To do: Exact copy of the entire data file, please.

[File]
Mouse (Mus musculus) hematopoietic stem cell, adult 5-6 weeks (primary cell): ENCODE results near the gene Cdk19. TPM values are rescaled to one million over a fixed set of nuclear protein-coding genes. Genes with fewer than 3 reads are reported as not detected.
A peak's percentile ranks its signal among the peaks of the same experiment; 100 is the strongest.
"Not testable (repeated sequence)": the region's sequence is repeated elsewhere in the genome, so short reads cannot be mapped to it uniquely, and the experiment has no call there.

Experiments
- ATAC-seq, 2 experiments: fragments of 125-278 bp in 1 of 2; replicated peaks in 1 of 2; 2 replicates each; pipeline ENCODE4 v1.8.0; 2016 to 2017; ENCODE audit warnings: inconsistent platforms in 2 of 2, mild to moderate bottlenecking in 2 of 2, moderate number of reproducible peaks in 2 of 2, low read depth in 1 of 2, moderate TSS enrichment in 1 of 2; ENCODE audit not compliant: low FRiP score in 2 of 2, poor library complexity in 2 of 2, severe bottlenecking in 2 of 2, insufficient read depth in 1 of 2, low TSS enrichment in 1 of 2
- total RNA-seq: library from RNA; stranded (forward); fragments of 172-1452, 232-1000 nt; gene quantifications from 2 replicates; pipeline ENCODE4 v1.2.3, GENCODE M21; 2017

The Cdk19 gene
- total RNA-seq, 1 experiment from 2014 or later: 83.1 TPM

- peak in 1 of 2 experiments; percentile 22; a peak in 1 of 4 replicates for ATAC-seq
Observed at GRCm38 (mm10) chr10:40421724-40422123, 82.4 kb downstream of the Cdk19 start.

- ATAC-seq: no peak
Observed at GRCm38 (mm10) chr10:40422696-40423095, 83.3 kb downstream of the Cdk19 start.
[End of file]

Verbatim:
Mouse (Mus musculus) hematopoietic stem cell, adult 5-6 weeks (primary cell): ENCODE results near the gene Cdk19. TPM values are rescaled to one million over a fixed set of nuclear protein-coding genes. Genes with fewer than 3 reads are reported as not detected.
A peak's percentile ranks its signal among the peaks of the same experiment; 100 is the strongest.
"Not testable (repeated sequence)": the region's sequence is repeated elsewhere in the genome, so short reads cannot be mapped to it uniquely, and the experiment has no call there.

Experiments
- ATAC-seq, 2 experiments: fragments of 125-278 bp in 1 of 2; replicated peaks in 1 of 2; 2 replicates each; pipeline ENCODE4 v1.8.0; 2016 to 2017; ENCODE audit warnings: inconsistent platforms in 2 of 2, mild to moderate bottlenecking in 2 of 2, moderate number of reproducible peaks in 2 of 2, low read depth in 1 of 2, moderate TSS enrichment in 1 of 2; ENCODE audit not compliant: low FRiP score in 2 of 2, poor library complexity in 2 of 2, severe bottlenecking in 2 of 2, insufficient read depth in 1 of 2, low TSS enrichment in 1 of 2
- total RNA-seq: library from RNA; stranded (forward); fragments of 172-1452, 232-1000 nt; gene quantifications from 2 replicates; pipeline ENCODE4 v1.2.3, GENCODE M21; 2017

The Cdk19 gene
- total RNA-seq, 1 experiment from 2014 or later: 83.1 TPM

- peak in 1 of 2 experiments; percentile 22; a peak in 1 of 4 replicates for ATAC-seq
Observed at GRCm38 (mm10) chr10:40421724-40422123, 82.4 kb downstream of the Cdk19 start.

- ATAC-seq: no peak
Observed at GRCm38 (mm10) chr10:40422696-40423095, 83.3 kb downstream of the Cdk19 start.